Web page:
Buffy Summers may initially seem to have more in common with Supernatural’s Sam Winchester, a chosen one with special powers who wants a normal life away from the supernatural. However, Buffy shares more in common with Dean Winchester. Embodying popular gendered stereotypes in their introductions, it’s gradually revealed that there is more complexity to each. Both form alliances with Others; both recognize elements of the Other in themselves. Both transgress conventional gender boundaries, complicating the notion of a binary gender system. Both series introduce the seemingly familiar only to alter it into the uncanny. See the little cute blonde virginal cheerleader? She can kick your ass. See the stupid cocky womanizing jock? All he wants is family and a home. This chapter explores the increasingly gender-blended, social-class-crossing behaviours of Supernatural’s Dean Winchester as an heir to Buffy the Vampire Slayer.
This year, the Manpower Services Commission (MSC, UK) is introducing their new Youth Training Scheme. Some 41 pilot schemes have already been validated. This scheme, which…
This year, the Manpower Services Commission (MSC, UK) is introducing their new Youth Training Scheme. Some 41 pilot schemes have already been validated. This scheme, which is supported by both sides of industry, will give all young people under the age of 18 the opportunity to acquire a job‐related skill. To achieve this, employers will be subsidised to a total of a £1 billion. This investment will allow both the present Youth Opportunities Scheme and time‐serving apprenticeships to be replaced. By 1985, training to a certificate standard of performance will be available to employed and unemployed young people alike. This will emphasise the importance of the transition by the individual from school to work, and will move the last years of school life, as well as tertiary education, to a more vocationally oriented base. By developing a greater flexibility in those completing the training, it is anticipated that British practice will be brought into line with that found in Europe.
In recent years, and especially with the war in Iraq, the U.S. military's reliance on private contractors as forces in the theater of war has grown and become increasingly…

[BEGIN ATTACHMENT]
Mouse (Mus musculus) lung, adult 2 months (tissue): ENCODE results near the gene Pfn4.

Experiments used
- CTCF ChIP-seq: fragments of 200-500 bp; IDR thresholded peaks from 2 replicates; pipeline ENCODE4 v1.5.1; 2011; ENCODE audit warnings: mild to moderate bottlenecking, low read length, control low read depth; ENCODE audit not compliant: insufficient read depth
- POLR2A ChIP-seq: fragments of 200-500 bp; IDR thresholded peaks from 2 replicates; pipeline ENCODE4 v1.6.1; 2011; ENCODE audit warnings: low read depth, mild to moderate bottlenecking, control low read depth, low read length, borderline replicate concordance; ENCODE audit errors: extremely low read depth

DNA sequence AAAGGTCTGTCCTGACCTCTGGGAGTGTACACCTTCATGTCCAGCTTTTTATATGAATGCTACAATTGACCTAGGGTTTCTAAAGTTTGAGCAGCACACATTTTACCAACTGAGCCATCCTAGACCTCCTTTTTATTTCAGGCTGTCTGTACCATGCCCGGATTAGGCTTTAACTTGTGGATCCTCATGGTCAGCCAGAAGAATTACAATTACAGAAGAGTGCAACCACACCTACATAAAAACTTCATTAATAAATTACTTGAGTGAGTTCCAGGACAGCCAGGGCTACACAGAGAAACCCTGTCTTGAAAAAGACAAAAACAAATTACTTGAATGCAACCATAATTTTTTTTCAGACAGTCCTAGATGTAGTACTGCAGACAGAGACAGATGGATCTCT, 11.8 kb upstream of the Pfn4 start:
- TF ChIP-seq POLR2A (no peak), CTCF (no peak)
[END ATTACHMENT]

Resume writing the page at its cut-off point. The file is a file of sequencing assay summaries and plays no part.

In recent years, and especially with the war in Iraq, the U.S. military's reliance on private contractors as forces in the theater of war has grown and become increasingly clear. We critically evaluate some of the best literature on the emergence of this phenomenon – especially Ken Silverstein's Private Warriors and P. W. Singer's Corporate Warriors: The Rise of the Privatized Military Industry – and find a neglect of the historical path-dependent character of the rise of the new corporate armed forces. In particular, we concentrate on American experience and two silences that are integral to understanding the path-dependent character of this process: (1) earlier historical reliance on private armed force to suppress the labor movement in America, the template for this new form of irregular armed force and (2) the ghost of Vietnam as a continuing political liability in the mobilization of sufficient troop levels under neo-imperialist aspirations and “the global war on terror,” as the main condition for the rise of the new private military form. Both elements suggest the theoretical importance of state strength/weakness in any explanation of private armed force. We discuss several important political implications of our findings.
Freddie Mercury rose to fame as the lead singer of the UK pop group Queen. The group started working on tracks for their fourteenth studio album, Innuendo, in early 1989…
Freddie Mercury rose to fame as the lead singer of the UK pop group Queen. The group started working on tracks for their fourteenth studio album, Innuendo, in early 1989, and the album was finally released in February 1991. Progress on recording was slow as Mercury, who had been diagnosed with AIDS, was unable to work for more than a few days at a time. Innuendo became the final Queen album to be released during Mercury’s lifetime, and ‘The Show Must Go On’ is its final track. Its placing is arguably significant, given that both Mercury and the remaining band members must have assumed that this would be the last album that they would record together. In this chapter, I present an analysis of the song’s music and lyrics, along with the music video that accompanied the single release, with reference to Mercury’s illness and his wish to contribute vocals for as long as he possibly could, knowing the seriousness of his condition meant that this would be one of his last recordings.
Proposes that halfway through the decade which has been termed that of the brain, our level of understanding is still primitive despite much excellent research. Discusses new findings, such as those presented in a recent lecture, which can still alter profoundly the perception of neural mechanisms, and shows that we may even be wrong in the customary assumption that the well‐known electro‐chemical neural transmission is the only important form of rapid internal communication in the brain.